Nicholas Dawson has been producing music under the Bookworms moniker since 2012. His early work appeared on the New York dance label, L.I.E.S. His first record for the label, ‘Love Triangles’ remains a classic with ‘African Rhythms’ one of the most iconic tracks from the label. He runs a party and label in New York called Confused House, the party notable for its focus on hardware techno from the city, and abroad. The label released collaborative records from Bookworms and his L.I.E.S. cohort, Steve Summers. Recently Nicholas has released records on the burgeoning BANK imprint based in New York, and Barcelona based label, Anomia. His most recent work, “Appropriation Loops” is his debut full length for Break World, and is in a way a departure from previous styles.

Discussing the new album, Bookworms writes:

“Like Basinski’s tape loops morphing over time, appropriation loops are recurrent, fluctuant feedback loops in popular and unpopular culture.

Rae Sremmund talks about how they’re the new black rock stars with guitars in 2016’s “Black Beatles”, but The Beatles appropriated black American rhythm and blues music from the American South to begin with.

Kraftwerk’s mechanic interpretation of Motown hits of 60s and 70s Detroit was later echoed by Detroit techno producers who subsequently put the funk back in it and made it more minimal.

Detroit techno, for one, could never have been without the device of appropriation…but the device is often misused . People want to know where their chicken comes from (free range ,grass fed, no antibiotics ) but they don’t want to know where their music comes from. Where does it come from ? Trace the appropriation loops to find out….”


Eggs Over Easy

Eggs Over Easy is the American band that invented UK pub rock, influenced the careers of Nick Lowe, Huey Lewis, Loudon Wainwright III and Elvis Costello, and laid the groundwork for a grassroots movement that would spawn UK punk.

With roots stretching back to late 1960s Berkeley, CA, the three principals in the Eggs – songwriters Jack O’Hara, Austin de Lone, and Brien Hopkins – would by early 1971 find themselves ensconced in London’s Olympic Studios, lured by Animals bassist and Jimi Hendrix manager Chas Chandler, and an apparitional record deal.

When said deal went bust, the Eggs “did what any American band would do,” Stiff Records co-founder Dave Robinson told a journalist. “They went to the nearest bar and said, ‘Give us your worst night.’” Which is how Eggs Over Easy leapt onto the pages of pop music history.

Their humble Monday night gigs at a former jazz club called the Tally Ho – pub rock ground zero — would become the hub for a network of artists, venues, and music business machers that included back-to-basics groups Ducks Deluxe, Bees Make Honey and Dr. Feelgood, DJs John Peel and Charlie Gillett, and hustlers like Jake Riviera and Mr. Robinson.

Founding members of Eggs Over Easy, Jack O’Hara and Austin de Lone, are back together and ready to recreate that Tally Ho magic in a series of shows throughout 2016. Special guests are expected at most, if not all, performances.

“There were hippies there, skinheads, rastafarians. I remember, most especially, a Sikh bus driver with a turban on and his bus driver uniform dancing away. It was an unbelievable scene with people hanging off the ceilings. There was this fantastic feeling that you were in on something extraordinary.”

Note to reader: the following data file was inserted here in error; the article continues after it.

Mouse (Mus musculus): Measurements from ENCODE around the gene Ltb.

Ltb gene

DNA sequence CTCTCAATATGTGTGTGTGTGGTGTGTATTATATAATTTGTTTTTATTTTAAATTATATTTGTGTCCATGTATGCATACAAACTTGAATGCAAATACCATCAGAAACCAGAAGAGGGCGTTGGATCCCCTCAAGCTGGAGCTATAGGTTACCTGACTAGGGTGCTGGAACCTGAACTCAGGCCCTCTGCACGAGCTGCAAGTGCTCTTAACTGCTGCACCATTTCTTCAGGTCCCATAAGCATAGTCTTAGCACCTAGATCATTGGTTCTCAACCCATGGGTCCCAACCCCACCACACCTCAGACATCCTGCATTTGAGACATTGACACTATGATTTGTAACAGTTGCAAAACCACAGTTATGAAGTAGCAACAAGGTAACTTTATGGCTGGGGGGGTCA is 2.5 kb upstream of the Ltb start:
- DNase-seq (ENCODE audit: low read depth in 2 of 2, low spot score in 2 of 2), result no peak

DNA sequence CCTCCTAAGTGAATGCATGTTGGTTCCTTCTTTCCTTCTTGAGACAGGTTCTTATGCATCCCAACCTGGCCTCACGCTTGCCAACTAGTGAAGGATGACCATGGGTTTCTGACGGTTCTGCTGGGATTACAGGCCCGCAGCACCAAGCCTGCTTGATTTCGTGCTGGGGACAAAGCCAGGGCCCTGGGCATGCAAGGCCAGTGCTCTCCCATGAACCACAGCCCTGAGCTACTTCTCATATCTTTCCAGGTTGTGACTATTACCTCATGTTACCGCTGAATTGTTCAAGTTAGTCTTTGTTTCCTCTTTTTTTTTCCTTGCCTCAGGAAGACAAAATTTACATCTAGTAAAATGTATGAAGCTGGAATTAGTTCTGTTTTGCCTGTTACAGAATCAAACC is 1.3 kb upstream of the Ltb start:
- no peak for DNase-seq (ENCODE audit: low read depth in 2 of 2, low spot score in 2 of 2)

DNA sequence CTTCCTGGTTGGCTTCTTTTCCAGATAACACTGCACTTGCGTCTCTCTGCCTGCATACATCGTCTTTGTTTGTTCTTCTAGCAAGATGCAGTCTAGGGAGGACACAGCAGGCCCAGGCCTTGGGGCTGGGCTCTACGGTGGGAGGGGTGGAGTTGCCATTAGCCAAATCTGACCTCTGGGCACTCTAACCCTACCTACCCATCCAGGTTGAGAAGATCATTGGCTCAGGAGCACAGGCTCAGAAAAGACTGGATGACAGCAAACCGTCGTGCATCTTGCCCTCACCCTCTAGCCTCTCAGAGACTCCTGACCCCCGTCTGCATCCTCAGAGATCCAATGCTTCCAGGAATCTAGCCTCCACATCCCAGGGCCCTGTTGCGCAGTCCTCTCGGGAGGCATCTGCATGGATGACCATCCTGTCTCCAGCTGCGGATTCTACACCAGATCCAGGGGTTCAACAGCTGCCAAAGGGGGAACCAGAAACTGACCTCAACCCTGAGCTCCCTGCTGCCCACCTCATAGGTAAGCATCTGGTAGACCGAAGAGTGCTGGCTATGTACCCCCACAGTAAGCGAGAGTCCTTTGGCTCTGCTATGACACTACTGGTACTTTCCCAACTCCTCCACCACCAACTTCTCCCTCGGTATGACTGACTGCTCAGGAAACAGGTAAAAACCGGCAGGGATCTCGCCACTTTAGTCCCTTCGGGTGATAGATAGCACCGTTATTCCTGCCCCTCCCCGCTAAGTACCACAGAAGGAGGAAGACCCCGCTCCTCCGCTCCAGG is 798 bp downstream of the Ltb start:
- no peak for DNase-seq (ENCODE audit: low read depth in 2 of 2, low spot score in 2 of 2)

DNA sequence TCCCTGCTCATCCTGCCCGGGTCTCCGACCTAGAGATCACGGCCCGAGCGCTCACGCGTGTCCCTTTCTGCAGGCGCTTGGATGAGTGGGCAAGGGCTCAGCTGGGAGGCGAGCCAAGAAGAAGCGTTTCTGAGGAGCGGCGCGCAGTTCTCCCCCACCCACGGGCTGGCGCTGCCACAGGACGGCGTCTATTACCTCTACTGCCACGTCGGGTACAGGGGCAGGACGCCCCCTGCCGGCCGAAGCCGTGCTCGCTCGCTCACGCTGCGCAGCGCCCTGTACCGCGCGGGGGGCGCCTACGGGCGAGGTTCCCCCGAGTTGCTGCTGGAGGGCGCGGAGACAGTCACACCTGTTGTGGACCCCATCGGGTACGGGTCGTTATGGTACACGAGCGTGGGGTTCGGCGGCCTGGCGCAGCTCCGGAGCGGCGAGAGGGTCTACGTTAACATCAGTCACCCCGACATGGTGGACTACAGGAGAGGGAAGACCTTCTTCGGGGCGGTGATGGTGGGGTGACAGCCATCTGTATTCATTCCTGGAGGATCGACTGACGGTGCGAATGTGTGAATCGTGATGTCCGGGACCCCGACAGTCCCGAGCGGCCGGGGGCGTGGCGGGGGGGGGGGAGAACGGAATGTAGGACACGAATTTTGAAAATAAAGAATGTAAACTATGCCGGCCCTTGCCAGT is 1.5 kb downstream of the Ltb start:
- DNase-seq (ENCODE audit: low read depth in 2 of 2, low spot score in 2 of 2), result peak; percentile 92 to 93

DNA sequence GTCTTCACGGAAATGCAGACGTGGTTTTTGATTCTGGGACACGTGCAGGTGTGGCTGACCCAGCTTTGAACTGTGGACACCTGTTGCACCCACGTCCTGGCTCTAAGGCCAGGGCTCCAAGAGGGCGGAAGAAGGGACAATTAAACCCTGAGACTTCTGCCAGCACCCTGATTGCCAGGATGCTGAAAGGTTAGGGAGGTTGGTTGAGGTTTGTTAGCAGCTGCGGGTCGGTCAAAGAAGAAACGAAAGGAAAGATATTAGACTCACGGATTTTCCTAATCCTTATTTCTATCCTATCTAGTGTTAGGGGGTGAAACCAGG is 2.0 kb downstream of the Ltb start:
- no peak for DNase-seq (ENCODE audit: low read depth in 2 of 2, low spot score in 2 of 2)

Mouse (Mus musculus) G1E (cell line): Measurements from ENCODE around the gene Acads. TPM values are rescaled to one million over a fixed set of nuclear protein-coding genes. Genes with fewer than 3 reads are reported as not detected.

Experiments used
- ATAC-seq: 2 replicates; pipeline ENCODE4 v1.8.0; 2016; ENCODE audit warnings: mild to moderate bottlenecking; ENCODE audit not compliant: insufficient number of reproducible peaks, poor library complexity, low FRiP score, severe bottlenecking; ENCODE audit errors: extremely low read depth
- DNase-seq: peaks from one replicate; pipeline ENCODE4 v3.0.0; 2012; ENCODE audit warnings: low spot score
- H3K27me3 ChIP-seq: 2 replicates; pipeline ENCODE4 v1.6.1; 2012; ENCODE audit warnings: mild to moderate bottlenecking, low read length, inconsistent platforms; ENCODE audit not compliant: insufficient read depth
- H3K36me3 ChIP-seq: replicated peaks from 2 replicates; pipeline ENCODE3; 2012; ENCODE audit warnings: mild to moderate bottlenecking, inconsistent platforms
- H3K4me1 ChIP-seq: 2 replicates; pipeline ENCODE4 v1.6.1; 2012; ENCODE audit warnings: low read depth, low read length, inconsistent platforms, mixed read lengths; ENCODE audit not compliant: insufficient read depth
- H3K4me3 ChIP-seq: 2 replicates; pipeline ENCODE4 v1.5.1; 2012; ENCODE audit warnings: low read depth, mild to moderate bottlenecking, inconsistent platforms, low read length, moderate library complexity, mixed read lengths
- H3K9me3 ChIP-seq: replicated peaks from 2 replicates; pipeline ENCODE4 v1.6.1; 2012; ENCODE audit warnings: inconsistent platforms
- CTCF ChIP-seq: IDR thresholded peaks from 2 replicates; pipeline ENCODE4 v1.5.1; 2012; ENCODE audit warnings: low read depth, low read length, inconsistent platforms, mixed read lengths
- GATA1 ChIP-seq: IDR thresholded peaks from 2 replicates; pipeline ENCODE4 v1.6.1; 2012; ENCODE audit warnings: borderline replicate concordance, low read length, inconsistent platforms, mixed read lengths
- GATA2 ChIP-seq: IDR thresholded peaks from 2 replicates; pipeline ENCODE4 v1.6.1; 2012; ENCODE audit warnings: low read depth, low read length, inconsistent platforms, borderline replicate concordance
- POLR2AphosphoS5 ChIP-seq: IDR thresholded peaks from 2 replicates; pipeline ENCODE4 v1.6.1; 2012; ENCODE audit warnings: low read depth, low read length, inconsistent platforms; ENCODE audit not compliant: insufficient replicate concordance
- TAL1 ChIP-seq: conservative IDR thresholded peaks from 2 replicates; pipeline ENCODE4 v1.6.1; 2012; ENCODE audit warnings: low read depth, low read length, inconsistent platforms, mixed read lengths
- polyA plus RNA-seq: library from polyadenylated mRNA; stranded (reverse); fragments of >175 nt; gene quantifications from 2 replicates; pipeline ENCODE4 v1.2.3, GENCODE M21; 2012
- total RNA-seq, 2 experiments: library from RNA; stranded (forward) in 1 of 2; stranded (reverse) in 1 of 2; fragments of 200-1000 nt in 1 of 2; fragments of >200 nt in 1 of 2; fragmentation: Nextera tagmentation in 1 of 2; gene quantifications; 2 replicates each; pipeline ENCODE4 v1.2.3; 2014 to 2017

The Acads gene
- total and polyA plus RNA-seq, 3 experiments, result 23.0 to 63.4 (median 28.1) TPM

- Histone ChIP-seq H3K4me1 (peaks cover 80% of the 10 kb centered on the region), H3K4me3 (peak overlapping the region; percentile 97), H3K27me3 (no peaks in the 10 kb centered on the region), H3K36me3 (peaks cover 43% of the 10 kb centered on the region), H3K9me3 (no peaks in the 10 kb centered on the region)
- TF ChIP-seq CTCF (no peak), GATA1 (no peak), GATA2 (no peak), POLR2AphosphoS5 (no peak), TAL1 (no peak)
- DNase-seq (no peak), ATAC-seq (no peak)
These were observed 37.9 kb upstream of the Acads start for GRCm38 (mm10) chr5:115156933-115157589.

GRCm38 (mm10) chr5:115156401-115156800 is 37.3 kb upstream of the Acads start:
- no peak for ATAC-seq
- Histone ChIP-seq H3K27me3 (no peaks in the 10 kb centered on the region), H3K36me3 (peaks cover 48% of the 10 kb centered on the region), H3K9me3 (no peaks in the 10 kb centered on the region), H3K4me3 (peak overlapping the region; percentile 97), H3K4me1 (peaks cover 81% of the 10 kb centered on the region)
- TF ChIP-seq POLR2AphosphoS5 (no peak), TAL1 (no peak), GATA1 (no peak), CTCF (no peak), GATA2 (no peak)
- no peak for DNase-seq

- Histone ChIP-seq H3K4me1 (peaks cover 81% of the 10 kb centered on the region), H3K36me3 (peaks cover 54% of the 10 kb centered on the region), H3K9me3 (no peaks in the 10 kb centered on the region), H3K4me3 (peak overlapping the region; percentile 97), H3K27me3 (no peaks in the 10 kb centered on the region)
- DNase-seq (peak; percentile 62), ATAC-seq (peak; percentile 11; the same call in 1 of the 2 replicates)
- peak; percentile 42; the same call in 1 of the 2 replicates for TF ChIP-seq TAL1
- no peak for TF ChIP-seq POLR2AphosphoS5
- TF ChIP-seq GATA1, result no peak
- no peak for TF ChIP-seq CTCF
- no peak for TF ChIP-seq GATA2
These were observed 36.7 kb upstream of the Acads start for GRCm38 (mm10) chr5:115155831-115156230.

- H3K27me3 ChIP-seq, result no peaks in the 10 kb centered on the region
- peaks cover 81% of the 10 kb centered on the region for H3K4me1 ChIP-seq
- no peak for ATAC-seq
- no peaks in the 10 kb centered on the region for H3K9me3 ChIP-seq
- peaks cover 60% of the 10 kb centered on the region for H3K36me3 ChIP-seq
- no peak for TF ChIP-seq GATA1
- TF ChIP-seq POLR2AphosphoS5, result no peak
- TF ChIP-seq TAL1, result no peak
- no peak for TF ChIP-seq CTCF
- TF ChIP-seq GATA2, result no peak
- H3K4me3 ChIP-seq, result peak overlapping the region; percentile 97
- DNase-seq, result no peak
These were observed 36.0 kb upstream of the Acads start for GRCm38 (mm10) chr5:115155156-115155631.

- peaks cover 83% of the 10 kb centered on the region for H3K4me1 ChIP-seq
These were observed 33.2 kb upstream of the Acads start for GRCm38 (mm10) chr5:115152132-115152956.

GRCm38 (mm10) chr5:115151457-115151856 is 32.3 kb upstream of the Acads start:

–       Nick Lowe on Eggs Over Easy at The Tally Ho


Drink Up Buttercup

Drink Up Buttercup may hail from Philadelphia but the geography of their debut album Born & Thrown On A Hook is less easily located on a physical map. It’s an occasionally surreal mythology filled with tales of hopelessly flawed characters, star-crossed lovers, drunks, fairy tales & bad trips.

It exists in a world touched upon previously by Tom Waits, Hans Christian Anderson and Lloyd Kaufman while musically it follows the direct lineage of classic songwriting: Bowie, The Beatles & The Beach Boys’ late 60s lysergia, early Roxy Music, Sabbath’s bass heavy pulse & the crescendos of Arcade Fire.

Recorded meticulously throughout 2009 by Bill Moriarty (Dr Dog / Man Man) and mixed by Rusty Santos (Animal Collective / Final Fantasy) it perfectly balances consistently catchy melodies with the raw energy of their trashcan pounding live show.

First brought to the attention of music fans through their debut ‘Sosey & Dosey’ 7” on Brooklyn’s Kanine Records (Grizzly Bear, Chairlift), the Philly group comprised of Jim Harvey (vocals, guitar), Ben Money (bass, organ), Mike Cammarata (drums) and Farzad Houshiarnejad (keyboards) stormed CMJ and SXSW and earned early praise. Described as, “Beatle-esque but in a kitchen sink kind of way,” (Brooklyn Vegan) and “60’s psychedelic carnival” (Stereogum) the band’s nuanced yet bombastic live show is a vital part of its growing legend, with the New York Times saying that DUB, “mesmerizes and clobbers live.”


Teengirl Fantasy

Following last year’s journeying Nun EP, Teengirl Fantasy returns with Thermal to be released November 18. Tracing threads from their previous deconstructed dancefloor works into thrilling new directions, the Thermal EP is the duo’s most mature and cohesive work to date. It features four new songs: two instrumentals that showcase the duo’s sensual and intuitive way with texture, and two prime-time vocal tracks featuring the new queen of underground Korean R&B, Hoody (후디), and rising NYC recording artist Lafawndah.


1) Cavescape

2) Lung feat. Lafawndah

3) 7:30 AM

4) U Touch Me feat. Hoody


Ian McLagen

When asked why he titled his new record United States Ian McLagan replied, “It’s about relationships. Actually it’s an anagram for Austin Texas and Nudist Estates.”

He’s always the joker, so that last part might not be accurate. But Austin resident McLagan sings and writes from his heart on his Yep Roc debut. United States is his first record in five years and first since being inducted into the Rock and Roll Hall of Fame as a member of classic British rockers Faces in 2012. It’s a combination of unremitting desire and deep contemplation as well as a showcase for his beguiling way of fashioning one memorable hook after another.

His last disc, 2009’s Never Say Never, found McLagan in the state of grief. It was released following the sudden passing of his wife Kim who died in a auto accident. United States offers an experienced reflection on affairs of the heart.

“It’s a lot about, as all my records seem to be, about loss,” McLagan says. “It’s about trying to get into a relationship. It’s tough to be 68 and dating. But some of these songs are very old. “Pure Gold” I had twenty odd years ago. I recorded it once a long time ago and I wasn’t happy with it.”